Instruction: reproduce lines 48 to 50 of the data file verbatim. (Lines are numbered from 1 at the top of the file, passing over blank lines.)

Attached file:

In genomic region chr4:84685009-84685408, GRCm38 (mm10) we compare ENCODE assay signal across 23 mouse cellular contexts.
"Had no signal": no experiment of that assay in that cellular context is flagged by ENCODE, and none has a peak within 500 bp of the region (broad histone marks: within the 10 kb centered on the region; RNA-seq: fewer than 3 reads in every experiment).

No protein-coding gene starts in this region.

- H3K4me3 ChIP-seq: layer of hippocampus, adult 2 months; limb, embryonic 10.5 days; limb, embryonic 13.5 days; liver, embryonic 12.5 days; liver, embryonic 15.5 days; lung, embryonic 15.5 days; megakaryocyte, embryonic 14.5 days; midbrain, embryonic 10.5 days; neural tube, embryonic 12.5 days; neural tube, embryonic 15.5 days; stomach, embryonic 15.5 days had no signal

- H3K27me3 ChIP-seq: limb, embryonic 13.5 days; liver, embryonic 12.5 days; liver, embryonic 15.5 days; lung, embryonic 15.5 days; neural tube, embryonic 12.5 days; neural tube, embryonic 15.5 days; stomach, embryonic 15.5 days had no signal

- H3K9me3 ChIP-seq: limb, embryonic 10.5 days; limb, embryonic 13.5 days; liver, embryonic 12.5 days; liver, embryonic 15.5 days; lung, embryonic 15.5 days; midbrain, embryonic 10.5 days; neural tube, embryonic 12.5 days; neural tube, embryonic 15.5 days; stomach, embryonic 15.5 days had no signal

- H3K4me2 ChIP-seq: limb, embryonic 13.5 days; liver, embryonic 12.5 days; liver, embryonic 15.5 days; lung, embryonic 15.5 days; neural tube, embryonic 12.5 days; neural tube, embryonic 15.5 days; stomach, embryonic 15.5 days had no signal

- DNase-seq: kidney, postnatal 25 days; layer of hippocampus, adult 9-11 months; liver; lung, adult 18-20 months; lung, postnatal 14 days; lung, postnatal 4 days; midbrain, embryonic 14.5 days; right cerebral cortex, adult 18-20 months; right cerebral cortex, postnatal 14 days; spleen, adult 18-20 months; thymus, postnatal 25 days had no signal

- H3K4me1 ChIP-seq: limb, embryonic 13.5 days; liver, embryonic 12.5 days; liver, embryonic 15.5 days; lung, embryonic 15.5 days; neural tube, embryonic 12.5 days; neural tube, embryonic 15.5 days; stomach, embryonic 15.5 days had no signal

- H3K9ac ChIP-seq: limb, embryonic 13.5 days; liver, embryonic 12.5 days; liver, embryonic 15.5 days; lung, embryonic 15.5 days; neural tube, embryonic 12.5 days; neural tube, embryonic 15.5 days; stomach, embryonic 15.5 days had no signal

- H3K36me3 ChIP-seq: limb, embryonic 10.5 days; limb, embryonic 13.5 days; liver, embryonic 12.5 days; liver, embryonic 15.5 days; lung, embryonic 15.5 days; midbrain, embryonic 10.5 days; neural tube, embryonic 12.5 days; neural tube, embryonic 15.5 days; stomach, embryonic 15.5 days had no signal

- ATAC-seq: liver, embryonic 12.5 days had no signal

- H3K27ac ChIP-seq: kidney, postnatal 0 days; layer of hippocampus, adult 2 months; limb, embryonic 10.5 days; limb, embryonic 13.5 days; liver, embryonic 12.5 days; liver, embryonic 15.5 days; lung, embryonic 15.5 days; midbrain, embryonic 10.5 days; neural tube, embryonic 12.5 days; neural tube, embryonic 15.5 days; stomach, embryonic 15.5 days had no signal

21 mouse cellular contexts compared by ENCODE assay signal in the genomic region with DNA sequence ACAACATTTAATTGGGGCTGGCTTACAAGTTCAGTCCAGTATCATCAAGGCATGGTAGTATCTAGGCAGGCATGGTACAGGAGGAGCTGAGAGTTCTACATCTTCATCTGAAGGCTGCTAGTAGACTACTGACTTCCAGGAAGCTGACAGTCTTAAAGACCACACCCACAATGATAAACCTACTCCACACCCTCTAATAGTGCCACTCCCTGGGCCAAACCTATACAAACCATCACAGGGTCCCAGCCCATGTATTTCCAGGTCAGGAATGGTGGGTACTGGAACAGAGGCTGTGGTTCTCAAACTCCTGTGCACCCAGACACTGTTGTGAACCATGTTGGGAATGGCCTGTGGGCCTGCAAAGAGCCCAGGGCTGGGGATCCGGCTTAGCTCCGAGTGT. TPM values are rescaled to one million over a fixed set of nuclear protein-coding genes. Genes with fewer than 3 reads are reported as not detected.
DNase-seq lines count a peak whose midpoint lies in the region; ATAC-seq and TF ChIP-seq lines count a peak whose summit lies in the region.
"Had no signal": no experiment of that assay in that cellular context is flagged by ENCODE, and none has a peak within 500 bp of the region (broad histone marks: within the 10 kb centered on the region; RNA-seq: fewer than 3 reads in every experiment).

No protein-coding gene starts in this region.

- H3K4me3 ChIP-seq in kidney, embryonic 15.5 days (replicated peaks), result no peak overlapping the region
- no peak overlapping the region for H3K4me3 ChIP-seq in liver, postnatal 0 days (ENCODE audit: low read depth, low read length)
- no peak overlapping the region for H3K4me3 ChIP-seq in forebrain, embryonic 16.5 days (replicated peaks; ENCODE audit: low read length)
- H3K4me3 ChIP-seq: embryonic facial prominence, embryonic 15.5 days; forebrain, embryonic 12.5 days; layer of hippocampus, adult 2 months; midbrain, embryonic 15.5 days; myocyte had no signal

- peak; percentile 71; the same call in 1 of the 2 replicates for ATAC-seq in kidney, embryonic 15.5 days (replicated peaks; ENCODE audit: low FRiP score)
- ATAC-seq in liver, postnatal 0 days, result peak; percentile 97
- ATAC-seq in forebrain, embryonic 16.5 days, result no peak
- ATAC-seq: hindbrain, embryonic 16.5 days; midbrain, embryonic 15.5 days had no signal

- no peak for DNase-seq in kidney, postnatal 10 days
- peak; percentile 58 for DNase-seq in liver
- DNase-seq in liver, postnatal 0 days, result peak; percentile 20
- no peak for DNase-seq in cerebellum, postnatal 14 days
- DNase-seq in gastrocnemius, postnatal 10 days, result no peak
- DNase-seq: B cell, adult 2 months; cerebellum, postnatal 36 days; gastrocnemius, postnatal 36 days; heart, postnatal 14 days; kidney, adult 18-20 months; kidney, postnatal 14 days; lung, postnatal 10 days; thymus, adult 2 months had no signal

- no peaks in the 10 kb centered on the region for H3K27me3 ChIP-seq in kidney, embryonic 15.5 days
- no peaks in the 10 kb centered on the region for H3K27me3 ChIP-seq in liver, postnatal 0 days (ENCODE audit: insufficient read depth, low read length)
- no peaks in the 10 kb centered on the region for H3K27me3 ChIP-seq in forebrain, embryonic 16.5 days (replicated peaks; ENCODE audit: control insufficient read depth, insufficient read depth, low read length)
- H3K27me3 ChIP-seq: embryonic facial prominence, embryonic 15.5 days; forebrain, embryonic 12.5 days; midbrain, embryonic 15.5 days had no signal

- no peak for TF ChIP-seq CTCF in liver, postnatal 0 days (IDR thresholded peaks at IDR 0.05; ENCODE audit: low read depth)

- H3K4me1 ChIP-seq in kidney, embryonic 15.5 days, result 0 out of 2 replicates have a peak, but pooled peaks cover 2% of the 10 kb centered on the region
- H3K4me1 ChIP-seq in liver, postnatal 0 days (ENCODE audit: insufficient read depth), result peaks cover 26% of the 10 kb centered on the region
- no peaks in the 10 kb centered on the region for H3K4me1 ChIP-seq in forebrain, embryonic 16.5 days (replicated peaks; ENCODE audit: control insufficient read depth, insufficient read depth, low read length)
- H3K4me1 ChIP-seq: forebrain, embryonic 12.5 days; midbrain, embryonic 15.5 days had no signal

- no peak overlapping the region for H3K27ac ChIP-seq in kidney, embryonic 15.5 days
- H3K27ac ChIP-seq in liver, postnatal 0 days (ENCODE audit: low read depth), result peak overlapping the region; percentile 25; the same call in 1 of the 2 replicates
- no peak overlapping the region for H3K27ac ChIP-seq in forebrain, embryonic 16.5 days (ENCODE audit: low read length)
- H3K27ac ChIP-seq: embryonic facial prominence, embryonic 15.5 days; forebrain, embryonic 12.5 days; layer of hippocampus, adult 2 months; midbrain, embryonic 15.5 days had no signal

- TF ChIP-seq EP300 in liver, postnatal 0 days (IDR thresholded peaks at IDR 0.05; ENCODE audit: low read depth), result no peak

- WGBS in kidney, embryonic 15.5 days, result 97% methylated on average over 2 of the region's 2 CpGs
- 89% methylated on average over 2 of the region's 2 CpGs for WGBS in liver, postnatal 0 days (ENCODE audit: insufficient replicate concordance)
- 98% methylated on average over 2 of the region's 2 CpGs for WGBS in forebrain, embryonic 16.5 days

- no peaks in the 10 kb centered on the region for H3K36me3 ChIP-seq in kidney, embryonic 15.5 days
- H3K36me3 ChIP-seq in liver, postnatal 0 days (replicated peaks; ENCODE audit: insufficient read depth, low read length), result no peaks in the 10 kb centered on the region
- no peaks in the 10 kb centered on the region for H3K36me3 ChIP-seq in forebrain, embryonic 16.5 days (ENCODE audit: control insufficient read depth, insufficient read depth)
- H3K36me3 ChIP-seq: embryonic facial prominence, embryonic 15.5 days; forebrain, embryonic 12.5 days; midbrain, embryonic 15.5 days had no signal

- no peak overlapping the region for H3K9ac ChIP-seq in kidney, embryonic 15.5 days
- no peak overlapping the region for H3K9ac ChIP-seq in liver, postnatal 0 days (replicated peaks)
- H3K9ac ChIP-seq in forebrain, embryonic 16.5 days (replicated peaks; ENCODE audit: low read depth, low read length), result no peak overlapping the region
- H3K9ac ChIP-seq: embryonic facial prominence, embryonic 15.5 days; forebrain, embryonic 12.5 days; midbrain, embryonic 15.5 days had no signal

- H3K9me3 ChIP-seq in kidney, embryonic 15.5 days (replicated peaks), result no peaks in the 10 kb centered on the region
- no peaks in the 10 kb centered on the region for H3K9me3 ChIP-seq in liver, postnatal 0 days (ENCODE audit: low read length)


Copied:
- 98% methylated on average over 2 of the region's 2 CpGs for WGBS in forebrain, embryonic 16.5 days

- no peaks in the 10 kb centered on the region for H3K36me3 ChIP-seq in kidney, embryonic 15.5 days
- H3K36me3 ChIP-seq in liver, postnatal 0 days (replicated peaks; ENCODE audit: insufficient read depth, low read length), result no peaks in the 10 kb centered on the region